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Brown Bag Books

 


This Library book discussion group meets at noon on the fourth Wednesday of each month and is always open to new members. The group selects the books for discussion, which are available at the check-out desk during the month preceding the discussion. Volunteers from among the group lead the discussion, with background materials supplied by the librarian. Bring your own lunch or snack; the Library provides beverages.

Titles for upcoming months are:

June 27

The Life We Bury

by Allen Eskens

The Life We Bury

Vietnam veteran Carl Iverson is bitter, old, and dying.  He is also a convicted murder and rapist.  After being paroled to nursing home, he meets Joe, a college student looking to write a biography of a stranger for an English class.  Digging into Carl’s past, Joe discovers that there is more to the details of Carl’s conviction – but can Joe navigate his own entanglements and get to the truth?  “Eskens’s first-person narration grabs the reader and never relinquishes its hold.” – Library Journal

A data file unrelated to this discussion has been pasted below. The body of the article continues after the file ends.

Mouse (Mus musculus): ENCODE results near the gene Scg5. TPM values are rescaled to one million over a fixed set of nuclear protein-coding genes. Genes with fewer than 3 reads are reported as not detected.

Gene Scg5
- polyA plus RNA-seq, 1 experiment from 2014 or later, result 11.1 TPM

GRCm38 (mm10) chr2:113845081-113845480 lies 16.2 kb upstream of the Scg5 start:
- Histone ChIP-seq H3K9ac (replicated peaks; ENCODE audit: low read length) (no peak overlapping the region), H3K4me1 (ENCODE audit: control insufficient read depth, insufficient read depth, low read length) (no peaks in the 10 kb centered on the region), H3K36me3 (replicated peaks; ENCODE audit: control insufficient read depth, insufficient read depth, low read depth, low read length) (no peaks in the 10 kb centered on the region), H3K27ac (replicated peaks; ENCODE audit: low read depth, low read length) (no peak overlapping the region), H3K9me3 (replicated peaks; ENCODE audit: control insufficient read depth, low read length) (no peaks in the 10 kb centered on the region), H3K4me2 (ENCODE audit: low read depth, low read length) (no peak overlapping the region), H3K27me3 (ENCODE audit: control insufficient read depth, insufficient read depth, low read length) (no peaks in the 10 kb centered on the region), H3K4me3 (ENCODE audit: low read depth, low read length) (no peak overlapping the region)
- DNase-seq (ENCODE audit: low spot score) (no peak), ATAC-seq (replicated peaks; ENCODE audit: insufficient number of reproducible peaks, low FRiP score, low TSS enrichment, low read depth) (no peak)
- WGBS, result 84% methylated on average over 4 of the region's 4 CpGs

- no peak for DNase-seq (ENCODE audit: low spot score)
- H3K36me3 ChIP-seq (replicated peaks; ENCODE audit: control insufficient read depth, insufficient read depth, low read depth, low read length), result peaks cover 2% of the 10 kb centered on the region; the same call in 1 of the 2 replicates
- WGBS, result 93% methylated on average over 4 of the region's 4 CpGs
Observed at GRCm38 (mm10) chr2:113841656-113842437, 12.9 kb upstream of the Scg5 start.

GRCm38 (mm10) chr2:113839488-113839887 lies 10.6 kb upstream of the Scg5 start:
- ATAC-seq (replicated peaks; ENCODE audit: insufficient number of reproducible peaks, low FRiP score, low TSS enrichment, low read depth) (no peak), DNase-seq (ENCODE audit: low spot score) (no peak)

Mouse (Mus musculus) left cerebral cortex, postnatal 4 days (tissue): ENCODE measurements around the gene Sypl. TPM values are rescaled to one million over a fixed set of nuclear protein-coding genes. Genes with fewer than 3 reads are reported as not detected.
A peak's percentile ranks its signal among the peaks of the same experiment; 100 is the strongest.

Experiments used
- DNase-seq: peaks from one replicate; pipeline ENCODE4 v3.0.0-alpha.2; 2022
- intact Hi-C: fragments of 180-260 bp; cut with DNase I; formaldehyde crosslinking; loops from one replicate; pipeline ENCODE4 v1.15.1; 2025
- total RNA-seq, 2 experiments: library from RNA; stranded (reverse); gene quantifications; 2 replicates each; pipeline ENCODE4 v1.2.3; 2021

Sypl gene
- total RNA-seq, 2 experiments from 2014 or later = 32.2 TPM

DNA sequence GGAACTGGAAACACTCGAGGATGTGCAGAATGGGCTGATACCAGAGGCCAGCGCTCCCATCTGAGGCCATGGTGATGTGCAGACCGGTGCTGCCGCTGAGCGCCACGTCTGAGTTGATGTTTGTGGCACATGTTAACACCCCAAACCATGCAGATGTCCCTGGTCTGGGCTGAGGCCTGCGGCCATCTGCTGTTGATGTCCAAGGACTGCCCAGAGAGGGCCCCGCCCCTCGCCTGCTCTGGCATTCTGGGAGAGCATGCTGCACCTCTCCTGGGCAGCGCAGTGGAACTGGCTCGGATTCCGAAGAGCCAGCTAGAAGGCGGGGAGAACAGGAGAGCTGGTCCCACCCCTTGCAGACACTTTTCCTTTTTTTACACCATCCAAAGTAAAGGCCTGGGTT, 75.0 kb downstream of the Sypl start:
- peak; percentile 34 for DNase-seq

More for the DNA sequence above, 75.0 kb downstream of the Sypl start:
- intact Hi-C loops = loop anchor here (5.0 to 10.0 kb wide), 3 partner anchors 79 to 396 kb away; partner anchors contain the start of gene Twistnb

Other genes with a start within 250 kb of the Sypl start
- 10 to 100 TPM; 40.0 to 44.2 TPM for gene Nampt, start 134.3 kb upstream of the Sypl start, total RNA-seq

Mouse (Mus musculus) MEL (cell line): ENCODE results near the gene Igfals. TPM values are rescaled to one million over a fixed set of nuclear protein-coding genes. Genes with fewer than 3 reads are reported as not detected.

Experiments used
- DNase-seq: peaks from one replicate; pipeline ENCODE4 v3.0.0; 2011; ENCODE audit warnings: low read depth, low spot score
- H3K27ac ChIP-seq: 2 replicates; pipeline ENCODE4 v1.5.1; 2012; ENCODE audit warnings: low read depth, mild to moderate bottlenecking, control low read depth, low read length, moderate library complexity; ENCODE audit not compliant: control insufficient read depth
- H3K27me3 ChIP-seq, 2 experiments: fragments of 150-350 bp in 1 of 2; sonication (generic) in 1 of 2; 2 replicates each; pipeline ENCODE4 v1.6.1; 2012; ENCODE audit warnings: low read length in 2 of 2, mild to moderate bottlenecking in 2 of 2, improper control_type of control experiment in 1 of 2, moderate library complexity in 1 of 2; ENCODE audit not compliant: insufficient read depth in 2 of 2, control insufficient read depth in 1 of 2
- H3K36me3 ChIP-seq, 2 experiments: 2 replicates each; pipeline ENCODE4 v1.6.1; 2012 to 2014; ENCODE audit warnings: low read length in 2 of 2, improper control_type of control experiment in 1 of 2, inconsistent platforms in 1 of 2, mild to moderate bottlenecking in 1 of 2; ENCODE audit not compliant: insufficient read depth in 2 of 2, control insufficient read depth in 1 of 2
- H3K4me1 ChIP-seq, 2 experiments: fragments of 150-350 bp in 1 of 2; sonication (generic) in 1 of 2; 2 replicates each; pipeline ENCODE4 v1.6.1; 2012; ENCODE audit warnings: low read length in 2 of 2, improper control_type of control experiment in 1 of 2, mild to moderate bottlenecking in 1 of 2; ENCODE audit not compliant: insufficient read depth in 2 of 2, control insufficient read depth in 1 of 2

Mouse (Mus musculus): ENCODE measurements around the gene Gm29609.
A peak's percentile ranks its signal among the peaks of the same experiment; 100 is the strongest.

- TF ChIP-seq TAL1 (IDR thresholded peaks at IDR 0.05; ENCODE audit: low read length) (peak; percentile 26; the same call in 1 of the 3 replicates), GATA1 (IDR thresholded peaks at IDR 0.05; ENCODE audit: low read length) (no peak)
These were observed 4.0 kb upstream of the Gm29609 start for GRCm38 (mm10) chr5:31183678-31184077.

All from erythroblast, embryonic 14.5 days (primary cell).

July 25

The Summer Before the War

by Helen Simonson

The Summer Before the War

Helen Simonson’s new book is quite literally the summer before the war – The Great War that is.  Summer 1914 and most people in the idyllic English village of Rye think nothing will come of the issues in the Balkans.  There is much more interest and concern over the new Latin professor who is not only a woman, but an attractive and open-minded one.  If you enjoyed Simonson’s first book, Major Pettigrew’s Last Stand, you won’t want to miss The Summer Before the War.  “A bright confection of a book morphs into a story of dignity and backbone.” – Kirkus Reviews

 

 

 

August 22

Homegoing

by Yaa Gyasi

Homegoing

Homegoing is a debut novel and the winner of the 2016 National Book Critics Circle Award.  An epic story encompassing the history of Ghana and the American slave trade, Homegoing centers on sisters Effia and Esi and their descendants.  While Effia is married to a wealthy Englishman, Esi is enslaved and sent to America.  Ensuing generations of each of the sisters struggle through civil wars on each continent.  “Gyasi writes...with remarkable freshness and subtlety. A marvelous novel.”  - Publisher’s Weekly (starred review)

 

 

 


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